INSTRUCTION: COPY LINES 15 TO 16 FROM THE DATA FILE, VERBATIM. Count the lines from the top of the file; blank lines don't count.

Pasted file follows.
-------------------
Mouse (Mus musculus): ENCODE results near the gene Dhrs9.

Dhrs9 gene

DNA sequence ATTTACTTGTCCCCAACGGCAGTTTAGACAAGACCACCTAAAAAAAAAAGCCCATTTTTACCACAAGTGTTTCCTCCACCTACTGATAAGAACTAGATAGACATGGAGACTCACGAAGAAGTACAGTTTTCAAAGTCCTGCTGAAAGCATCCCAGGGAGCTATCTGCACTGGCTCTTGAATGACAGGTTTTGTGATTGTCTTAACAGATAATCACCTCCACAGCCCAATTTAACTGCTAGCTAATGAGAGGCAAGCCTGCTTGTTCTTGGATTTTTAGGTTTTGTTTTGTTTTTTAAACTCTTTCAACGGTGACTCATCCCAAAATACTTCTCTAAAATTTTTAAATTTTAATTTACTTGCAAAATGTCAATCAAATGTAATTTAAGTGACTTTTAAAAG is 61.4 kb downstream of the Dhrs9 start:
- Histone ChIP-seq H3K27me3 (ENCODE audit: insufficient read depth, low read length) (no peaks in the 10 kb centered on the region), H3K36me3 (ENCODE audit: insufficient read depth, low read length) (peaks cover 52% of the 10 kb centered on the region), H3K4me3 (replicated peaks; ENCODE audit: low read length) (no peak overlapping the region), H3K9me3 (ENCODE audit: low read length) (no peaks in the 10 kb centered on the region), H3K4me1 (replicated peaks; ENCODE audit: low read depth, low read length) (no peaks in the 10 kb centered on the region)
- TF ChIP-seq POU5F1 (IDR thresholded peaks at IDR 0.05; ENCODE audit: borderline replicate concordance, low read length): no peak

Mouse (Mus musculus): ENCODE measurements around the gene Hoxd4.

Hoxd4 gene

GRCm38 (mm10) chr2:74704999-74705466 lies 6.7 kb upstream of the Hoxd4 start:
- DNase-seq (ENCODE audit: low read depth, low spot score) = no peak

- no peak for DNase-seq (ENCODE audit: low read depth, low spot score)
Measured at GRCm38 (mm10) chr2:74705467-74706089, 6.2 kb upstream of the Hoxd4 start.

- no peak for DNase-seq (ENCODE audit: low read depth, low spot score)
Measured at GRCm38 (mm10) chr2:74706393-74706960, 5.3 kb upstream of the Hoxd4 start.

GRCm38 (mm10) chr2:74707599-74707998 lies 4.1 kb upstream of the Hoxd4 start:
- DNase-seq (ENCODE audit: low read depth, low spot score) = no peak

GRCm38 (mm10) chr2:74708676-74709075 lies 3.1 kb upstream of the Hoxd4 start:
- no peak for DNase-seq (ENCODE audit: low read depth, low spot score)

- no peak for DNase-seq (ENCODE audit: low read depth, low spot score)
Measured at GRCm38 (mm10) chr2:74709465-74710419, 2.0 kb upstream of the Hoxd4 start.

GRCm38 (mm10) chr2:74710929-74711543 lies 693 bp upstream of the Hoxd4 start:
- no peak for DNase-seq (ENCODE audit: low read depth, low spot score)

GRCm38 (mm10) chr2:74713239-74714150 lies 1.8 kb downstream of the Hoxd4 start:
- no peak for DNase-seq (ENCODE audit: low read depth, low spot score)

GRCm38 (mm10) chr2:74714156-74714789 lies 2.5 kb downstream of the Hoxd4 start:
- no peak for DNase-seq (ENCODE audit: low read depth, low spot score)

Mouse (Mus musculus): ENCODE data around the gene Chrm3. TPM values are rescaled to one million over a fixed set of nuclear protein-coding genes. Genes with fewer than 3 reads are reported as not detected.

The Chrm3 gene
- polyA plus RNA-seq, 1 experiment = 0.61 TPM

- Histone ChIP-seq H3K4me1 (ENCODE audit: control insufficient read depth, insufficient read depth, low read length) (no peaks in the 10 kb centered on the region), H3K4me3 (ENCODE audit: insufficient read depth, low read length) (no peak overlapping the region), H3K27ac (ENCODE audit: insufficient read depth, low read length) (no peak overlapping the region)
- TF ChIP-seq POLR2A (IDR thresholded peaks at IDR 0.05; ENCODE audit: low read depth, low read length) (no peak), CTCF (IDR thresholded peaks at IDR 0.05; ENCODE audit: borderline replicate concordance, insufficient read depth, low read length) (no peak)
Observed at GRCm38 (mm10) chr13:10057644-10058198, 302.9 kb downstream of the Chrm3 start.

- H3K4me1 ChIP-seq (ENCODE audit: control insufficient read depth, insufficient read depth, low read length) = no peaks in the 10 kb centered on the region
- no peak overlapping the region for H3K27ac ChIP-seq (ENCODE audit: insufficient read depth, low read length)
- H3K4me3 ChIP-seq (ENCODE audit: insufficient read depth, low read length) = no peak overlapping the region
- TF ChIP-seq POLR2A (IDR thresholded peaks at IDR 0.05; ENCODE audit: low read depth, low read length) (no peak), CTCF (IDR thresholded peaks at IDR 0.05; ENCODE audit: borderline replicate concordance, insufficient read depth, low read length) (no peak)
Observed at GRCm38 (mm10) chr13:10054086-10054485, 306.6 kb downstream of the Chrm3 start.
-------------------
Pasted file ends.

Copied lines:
- DNase-seq (ENCODE audit: low read depth, low spot score) = no peak

GRCm38 (mm10) chr2:74708676-74709075 lies 3.1 kb upstream of the Hoxd4 start: